Fan’s View – 2019/20 – no.49 – Play-off Semi-Final Second Leg

Article by Paul Beasley Tuesday, July 7th, 2020  


The build up

It was inevitable that the nerves would kick in again before the re-match but it took a little longer for them to overwhelm me than I had thought. When they did come mid-morning of the match day they were even more forceful than the previous dose. That’s probably because this time if anything goes wrong there will be less time to put things right, no luxury of a second game. This is it and with the possibility of extra time and penalties.

My distraction this time is writing this with housework again on the agenda. There’s less than three hours to go. If fans feel like this what state are the players from both teams in?

I vowed to wear the same jeans and top as I had for the game on Friday. Also to drink the same beer. Why, asked my wife and son. This wasn’t because superstitions are nonsensical but because, as they pointed out, we had drawn, not won, at Fratton Park and to get through we had to go one better, at least marginally (by that I’m thinking even if it is on penalties although I don’t know if I could stand that without passing out).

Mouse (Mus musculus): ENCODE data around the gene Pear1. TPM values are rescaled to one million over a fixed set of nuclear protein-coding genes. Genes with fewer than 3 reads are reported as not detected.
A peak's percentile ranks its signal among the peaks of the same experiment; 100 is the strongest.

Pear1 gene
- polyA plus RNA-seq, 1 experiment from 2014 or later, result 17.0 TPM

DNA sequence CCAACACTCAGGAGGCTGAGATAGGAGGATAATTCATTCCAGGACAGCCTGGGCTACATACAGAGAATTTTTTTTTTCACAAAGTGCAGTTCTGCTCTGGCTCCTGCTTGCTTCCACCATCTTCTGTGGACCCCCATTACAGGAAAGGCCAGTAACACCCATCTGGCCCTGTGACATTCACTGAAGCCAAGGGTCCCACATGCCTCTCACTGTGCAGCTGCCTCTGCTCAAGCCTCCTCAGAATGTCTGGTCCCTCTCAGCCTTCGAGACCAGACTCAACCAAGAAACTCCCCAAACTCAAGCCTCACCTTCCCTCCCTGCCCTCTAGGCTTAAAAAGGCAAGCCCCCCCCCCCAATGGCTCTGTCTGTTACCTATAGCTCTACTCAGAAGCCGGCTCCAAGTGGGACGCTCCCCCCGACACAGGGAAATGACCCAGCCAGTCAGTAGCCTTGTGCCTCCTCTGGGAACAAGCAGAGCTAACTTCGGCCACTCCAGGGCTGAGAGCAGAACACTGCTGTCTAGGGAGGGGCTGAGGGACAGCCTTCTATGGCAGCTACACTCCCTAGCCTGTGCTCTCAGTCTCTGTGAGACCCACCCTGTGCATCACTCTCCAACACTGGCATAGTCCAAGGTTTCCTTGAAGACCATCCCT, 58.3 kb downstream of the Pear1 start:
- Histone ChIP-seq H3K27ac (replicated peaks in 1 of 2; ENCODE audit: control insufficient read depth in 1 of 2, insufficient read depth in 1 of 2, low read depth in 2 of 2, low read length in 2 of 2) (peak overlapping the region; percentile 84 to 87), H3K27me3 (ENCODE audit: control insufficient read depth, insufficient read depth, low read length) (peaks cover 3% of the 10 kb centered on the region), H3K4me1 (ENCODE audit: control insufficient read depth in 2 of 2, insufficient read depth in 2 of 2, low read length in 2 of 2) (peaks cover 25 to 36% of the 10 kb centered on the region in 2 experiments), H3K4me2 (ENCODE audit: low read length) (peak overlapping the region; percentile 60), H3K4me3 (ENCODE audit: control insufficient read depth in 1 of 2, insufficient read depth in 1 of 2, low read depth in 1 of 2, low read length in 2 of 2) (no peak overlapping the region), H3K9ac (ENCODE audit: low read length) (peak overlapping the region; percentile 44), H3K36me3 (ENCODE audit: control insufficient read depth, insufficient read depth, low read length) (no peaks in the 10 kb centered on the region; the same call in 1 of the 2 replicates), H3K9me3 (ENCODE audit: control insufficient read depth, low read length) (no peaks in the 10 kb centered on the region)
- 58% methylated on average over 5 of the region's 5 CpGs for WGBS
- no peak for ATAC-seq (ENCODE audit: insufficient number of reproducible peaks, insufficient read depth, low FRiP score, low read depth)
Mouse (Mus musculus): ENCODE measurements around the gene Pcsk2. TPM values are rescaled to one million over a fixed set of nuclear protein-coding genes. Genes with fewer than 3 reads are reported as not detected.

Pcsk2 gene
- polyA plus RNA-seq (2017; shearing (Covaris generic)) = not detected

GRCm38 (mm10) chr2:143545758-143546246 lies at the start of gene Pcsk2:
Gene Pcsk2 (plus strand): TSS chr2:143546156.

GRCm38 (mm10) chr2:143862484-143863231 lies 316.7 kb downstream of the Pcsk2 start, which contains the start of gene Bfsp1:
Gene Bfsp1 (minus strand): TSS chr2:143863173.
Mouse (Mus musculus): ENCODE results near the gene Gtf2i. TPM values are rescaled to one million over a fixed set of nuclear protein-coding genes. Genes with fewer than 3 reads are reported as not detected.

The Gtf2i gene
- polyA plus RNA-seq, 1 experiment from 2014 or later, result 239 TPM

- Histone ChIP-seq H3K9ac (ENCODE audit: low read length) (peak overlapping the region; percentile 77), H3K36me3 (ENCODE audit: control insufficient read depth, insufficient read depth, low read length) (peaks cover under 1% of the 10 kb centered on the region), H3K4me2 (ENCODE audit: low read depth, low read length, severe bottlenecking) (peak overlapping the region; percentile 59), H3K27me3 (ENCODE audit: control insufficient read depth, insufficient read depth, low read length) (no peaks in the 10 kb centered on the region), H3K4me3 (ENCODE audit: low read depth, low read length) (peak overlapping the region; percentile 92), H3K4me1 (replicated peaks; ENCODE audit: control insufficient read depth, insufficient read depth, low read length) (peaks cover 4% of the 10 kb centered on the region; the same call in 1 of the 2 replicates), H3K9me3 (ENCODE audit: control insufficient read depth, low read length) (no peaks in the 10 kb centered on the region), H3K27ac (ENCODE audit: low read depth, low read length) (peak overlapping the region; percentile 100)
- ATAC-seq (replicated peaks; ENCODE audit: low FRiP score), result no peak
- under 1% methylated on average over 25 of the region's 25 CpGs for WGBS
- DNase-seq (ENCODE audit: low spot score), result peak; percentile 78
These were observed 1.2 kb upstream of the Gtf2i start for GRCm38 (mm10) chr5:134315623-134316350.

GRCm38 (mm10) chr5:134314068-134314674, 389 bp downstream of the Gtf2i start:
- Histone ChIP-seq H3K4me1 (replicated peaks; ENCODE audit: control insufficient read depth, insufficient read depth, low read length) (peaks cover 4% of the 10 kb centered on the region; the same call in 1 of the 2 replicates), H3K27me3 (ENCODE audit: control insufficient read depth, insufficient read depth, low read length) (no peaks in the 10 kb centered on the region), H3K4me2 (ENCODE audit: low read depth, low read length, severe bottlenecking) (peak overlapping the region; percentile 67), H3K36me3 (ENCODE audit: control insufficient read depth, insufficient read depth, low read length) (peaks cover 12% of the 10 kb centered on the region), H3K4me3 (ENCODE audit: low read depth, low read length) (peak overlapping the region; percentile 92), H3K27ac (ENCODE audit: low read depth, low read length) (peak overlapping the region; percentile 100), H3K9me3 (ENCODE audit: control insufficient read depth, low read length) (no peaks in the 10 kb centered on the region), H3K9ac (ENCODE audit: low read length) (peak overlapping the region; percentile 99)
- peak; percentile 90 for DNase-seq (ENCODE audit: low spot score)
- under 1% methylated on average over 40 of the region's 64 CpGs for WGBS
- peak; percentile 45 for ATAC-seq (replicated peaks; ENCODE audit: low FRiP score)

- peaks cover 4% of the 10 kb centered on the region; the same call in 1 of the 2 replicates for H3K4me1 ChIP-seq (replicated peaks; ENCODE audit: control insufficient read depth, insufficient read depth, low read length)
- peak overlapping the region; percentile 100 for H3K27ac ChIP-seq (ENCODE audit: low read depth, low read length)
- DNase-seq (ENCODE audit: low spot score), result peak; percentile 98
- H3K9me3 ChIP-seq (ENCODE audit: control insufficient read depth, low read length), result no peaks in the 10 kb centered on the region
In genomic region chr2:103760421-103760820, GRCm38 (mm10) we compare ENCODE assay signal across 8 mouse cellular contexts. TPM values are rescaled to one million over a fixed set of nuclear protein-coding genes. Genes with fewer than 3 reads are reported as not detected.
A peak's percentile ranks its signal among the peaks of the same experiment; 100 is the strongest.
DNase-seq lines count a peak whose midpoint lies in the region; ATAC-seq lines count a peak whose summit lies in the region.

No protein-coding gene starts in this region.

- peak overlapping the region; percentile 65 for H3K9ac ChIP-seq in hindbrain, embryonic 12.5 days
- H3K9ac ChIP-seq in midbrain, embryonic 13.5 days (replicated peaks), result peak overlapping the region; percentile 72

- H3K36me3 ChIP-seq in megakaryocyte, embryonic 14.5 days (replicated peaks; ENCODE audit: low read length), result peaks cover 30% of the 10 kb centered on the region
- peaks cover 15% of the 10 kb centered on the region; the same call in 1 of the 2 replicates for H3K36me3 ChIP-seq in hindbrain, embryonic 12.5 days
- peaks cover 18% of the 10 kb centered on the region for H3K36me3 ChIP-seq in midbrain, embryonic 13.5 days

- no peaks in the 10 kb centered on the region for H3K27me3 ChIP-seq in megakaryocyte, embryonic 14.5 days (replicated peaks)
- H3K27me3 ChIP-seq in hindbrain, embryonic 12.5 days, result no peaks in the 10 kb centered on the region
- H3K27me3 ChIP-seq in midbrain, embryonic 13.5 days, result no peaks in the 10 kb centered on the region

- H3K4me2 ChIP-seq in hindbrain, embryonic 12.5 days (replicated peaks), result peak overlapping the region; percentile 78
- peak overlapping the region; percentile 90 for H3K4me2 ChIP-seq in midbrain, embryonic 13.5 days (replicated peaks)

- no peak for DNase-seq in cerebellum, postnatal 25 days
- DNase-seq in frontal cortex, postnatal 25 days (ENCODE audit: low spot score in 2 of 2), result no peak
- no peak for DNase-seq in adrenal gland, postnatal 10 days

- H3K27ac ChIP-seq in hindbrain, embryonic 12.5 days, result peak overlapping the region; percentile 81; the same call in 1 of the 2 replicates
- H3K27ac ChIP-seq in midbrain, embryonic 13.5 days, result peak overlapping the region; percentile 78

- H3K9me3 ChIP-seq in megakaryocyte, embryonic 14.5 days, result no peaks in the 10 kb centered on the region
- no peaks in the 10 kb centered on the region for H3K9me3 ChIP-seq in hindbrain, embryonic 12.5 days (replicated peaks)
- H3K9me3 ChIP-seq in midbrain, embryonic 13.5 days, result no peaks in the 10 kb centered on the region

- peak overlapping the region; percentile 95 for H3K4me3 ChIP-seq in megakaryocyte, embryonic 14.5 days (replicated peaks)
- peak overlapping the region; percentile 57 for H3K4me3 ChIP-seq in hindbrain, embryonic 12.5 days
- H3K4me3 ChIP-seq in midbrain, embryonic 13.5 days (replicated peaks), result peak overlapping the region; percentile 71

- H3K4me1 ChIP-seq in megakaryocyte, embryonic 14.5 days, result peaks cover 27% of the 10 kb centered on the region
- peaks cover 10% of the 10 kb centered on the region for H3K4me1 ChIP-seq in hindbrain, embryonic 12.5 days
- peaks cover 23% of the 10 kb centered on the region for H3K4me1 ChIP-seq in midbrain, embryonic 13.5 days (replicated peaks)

For me home advantage doesn’t exist. Northampton, who will be performing in L1 next season, lost their play-off home leg 2-0. Fleetwood of course got turned over 4-1 on their own patch against Wycombe who now look very much the favourites to face the winners of this one at Wembley in the final. In our first Conference campaign having won away at Exeter we contrived to lose the tie on penalties at the Kassam thus failing to make the final. (A certain Jamie Mackie converted one from the spot for the Grecians that day).

It’s horrible. It knots the stomach up.

Mind games come in to play. Talk yourself up. Sow seeds of doubt in the minds of the opposition. Pompey’s Bryn Morris is at it, claiming strength in depth could be the decisive factor in tipping it their way. He started the first match with the Portsmouth captain, Tom Naylor, only on the bench, as was John Marquis their second leading scorer. One of our subs was a young guy who has never played a second of competitive first team football for us. Another factor has to be the fitness of key players. Cameron Brannagan went off with about 10 minutes remaining. Hamstring or cramp? Marcus Browne and Matty Taylor, just niggles? The camp has remained quiet. Rightly so. Keep the opposition guessing.